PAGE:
Friday, 25 July 2014

Fogo Part 1: Getting There.

2013_NL_F14_0023Although I have lived in the nearby towns of Gander and Musgrave Harbour, I had never visited the island of Fogo until the summer of 2013. Besides wanting to see a part of Newfoundland that I had not yet seen, I confess that I also wanted to check out The Fogo Island Inn, a luxury hotel built by Zita Cobb and her Shorefast Foundation. I find Zita's idea of "progressive capitalism" or "entrepreneurial philanthropy" interesting. When I first heard about the Shorefast Foundation several years ago, I sent them an e-mail offering to spend some volunteer time getting things moving. I never heard back from them, but I was curious to see what they had achieved.

To get to Fogo Island, you need to get to Farewell, just north of Gander. The ferry operates on a first-come, first-serve basis, so you need to arrive well ahead of time to make sure you get aboard, otherwise you could be at the end of a long line and may not board until the next ferry. Like this couple, I see issues with the ferry service as a threat to the success of the Fogo Island Inn.

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When the ferry, the Captain Earl W. Winsor, arrives, it is quick to unload, so when you see it approaching, you best head back to your car.

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Ferries like this one are common throughout Newfoundland and Labrador, and are constantly in the news due to their state of disrepair. This one is in a somewhat shoddy state with a lot of visible rusting and painted-over rust. There is no comparison between this and an RCN ship or a CCG ship.

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The Captain Earl W. Winsor started out life in 1972 as the MV Prince Edward and ran on the PEI - Pictou run until 1997 when she was refitted, renamed, and reassigned to service Fogo Island and Change Islands. While she is not a large ferry, she has a big enough cafeteria for a mug-up and a game of cards to while away the time.

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In about an hour after leaving Farewell, the ferry ramp on Fogo island hove into view.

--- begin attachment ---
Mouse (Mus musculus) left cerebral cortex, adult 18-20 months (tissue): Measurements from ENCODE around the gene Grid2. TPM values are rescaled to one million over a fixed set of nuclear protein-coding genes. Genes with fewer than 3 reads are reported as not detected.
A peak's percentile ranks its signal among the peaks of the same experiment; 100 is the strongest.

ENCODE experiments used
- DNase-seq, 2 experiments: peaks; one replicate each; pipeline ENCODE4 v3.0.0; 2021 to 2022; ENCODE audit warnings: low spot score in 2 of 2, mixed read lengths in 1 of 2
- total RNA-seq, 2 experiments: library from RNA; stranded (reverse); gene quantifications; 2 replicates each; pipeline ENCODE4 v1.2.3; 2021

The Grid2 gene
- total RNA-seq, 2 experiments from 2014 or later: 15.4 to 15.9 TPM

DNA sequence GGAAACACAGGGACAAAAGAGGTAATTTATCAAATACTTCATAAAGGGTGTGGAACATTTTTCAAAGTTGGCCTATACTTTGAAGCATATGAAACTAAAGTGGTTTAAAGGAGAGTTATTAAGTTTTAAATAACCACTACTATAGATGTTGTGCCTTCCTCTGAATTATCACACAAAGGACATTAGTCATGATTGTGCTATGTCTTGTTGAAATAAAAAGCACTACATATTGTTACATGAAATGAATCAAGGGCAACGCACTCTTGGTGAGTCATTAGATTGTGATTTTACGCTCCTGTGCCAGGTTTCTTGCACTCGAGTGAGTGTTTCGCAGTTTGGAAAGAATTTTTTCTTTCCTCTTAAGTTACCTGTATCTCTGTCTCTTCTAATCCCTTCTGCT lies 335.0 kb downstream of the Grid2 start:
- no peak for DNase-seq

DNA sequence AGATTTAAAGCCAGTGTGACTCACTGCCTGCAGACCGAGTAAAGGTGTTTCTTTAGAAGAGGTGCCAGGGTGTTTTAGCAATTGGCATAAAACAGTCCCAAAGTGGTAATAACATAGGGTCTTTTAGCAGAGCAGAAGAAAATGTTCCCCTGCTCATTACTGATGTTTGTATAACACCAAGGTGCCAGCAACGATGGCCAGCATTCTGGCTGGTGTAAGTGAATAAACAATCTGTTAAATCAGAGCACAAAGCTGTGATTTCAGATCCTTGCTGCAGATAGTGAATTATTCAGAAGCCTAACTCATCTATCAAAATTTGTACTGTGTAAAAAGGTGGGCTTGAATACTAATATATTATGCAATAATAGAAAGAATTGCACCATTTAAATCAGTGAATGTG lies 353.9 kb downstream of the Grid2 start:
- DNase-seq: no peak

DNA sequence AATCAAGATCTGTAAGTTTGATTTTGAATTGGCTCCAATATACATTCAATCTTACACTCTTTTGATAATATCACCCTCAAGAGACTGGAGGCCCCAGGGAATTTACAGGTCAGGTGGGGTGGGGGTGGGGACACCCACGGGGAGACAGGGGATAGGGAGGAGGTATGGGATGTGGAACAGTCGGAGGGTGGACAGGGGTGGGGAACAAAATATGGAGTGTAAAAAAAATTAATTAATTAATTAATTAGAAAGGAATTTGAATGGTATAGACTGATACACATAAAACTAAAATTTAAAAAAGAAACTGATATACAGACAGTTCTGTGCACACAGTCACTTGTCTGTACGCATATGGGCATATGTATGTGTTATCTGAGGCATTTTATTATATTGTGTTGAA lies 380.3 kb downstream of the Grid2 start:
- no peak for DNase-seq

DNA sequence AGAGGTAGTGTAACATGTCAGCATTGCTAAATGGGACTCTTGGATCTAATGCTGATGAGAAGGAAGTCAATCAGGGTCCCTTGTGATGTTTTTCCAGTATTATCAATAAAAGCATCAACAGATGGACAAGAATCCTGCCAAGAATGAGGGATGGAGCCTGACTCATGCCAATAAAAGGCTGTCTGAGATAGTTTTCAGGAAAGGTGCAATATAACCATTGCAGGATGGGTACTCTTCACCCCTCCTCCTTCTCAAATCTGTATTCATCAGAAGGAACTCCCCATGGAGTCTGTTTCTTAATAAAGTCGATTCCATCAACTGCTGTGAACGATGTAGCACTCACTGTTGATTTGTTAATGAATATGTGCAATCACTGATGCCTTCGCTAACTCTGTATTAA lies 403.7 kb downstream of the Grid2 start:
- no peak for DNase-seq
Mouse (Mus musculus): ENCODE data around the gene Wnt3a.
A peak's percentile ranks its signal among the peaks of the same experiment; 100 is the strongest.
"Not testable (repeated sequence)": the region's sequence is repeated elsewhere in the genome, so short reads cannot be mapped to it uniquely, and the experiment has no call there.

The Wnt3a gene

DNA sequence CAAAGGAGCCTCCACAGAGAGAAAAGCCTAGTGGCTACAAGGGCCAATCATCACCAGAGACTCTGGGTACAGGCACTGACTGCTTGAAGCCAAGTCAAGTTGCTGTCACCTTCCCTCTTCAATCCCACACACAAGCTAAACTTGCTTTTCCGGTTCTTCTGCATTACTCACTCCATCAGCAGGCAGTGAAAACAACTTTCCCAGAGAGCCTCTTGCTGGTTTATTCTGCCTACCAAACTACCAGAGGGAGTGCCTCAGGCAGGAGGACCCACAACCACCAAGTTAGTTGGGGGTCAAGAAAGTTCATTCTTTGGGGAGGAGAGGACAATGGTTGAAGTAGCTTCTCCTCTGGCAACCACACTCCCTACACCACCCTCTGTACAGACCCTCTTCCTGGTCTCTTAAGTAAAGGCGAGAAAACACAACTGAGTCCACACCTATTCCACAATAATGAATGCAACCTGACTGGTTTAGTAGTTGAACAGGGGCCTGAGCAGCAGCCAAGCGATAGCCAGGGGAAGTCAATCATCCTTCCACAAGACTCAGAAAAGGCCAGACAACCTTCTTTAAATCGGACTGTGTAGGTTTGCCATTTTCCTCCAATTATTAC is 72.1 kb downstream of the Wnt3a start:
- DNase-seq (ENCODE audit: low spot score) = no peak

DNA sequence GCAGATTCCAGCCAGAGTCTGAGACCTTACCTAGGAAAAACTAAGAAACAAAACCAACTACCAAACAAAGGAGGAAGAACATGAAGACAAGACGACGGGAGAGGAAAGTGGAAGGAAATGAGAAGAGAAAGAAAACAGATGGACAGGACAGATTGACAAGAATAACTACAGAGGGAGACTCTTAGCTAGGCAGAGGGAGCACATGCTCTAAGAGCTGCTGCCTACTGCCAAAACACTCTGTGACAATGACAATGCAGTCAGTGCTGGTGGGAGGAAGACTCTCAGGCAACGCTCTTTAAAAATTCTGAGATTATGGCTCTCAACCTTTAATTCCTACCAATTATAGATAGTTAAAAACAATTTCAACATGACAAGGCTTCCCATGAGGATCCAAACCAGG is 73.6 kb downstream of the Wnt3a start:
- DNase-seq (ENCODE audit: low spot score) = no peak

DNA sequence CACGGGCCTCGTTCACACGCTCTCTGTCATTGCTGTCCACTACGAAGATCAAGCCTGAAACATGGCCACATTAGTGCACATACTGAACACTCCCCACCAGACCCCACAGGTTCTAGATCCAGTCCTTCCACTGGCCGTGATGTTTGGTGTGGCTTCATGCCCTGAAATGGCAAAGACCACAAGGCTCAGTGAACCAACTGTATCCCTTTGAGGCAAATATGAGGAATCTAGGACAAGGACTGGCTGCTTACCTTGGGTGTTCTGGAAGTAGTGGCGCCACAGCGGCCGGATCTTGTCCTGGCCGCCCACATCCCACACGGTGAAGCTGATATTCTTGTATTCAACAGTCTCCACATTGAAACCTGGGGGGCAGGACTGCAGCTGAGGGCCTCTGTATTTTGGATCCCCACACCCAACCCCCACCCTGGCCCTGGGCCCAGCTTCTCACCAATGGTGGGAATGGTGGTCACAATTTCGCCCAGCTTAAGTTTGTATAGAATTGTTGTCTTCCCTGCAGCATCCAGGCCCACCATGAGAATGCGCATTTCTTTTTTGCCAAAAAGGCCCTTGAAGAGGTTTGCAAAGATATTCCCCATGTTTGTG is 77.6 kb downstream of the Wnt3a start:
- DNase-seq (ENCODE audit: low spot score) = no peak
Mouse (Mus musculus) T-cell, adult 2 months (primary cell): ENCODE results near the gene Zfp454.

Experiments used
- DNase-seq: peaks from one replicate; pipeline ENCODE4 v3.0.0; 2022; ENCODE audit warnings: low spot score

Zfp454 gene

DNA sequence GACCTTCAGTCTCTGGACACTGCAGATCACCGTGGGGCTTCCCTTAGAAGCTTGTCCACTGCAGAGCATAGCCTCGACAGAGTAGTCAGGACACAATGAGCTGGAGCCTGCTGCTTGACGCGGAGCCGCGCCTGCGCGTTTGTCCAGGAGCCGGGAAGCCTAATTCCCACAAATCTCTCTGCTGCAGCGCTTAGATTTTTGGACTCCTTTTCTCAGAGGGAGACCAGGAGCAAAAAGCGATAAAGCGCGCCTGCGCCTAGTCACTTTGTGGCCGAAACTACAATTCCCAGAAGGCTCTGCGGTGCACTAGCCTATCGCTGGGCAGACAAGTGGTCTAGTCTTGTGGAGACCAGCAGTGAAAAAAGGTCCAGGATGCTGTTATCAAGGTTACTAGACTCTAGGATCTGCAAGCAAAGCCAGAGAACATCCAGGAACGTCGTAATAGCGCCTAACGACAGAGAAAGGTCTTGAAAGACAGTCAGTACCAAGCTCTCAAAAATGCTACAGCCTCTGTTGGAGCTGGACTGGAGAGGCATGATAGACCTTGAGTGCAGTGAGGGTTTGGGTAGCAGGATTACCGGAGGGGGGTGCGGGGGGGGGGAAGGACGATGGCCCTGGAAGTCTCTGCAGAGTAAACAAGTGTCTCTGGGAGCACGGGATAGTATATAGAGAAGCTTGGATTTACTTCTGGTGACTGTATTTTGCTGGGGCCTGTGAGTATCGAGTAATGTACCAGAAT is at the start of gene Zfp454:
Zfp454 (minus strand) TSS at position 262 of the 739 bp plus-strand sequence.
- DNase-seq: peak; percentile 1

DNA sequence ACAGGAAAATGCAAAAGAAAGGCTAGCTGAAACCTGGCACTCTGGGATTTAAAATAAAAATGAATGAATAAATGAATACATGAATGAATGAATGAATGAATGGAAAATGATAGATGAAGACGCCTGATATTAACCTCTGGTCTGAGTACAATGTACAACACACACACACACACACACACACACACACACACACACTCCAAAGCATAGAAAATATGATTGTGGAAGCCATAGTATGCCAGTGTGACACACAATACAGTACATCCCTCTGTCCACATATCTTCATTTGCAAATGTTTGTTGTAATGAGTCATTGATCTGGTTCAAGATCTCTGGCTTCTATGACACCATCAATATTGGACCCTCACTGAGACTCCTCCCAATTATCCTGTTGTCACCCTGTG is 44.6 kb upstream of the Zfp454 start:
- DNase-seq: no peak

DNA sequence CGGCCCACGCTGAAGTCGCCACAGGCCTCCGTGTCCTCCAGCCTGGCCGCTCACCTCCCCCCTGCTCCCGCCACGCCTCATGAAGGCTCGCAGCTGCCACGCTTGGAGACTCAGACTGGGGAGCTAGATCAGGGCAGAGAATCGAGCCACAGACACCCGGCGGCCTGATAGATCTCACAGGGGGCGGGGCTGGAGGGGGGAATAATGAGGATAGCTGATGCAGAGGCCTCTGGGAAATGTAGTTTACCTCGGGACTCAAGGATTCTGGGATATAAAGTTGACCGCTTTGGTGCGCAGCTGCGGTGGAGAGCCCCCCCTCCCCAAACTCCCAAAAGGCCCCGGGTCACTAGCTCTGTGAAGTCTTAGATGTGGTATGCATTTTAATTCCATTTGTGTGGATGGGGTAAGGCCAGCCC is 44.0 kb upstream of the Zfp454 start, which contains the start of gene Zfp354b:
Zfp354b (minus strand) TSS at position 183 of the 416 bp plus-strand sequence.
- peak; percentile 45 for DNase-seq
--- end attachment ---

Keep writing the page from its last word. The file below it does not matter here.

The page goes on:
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Fogo, like many parts of Newfoundland, is short on forest. But driving along the highway, I was struck by the "forest" of utility poles!

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Since Fogo Island is a remote island accessible only by ferry, anyone traveling for a visit there needs to have booked a place to stay well in advance, such as the Landwash Lodging B&B in Joe Batt's Arm.

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As with all of my blog posts, if you want to see any photo in more detail, just click on it and you will be magically transported to my Flickr site and the image will automatically load for you.



Here are the links to all the posts in the Fogo Island series:

Fogo Part 1: Getting There
Fogo Part 2: Walking Around
Fogo Part 3: The Fishery
Fogo Part 4: The Fogo Island Inn


Here is a list of links to all of the blog posts from my 2013 tour around Newfoundland:
Trout River and Gros Morne National Park
Cuckolds Cove to Carbonear
Signal Hill
Boat Tour!
Bird Watching!
Whale Watching!
Twillingate Part 1: Getting There
Twillingate Part 2: Wine, Music, and Whine
Twillingate Part 3: An Iceberg and a Lighthouse
Twillingate Part 4: Down to the Sea in Boats



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I recently selected my best photographs of Newfoundland and Labrador and hand-made them as fine art prints, which I sell from my website here.


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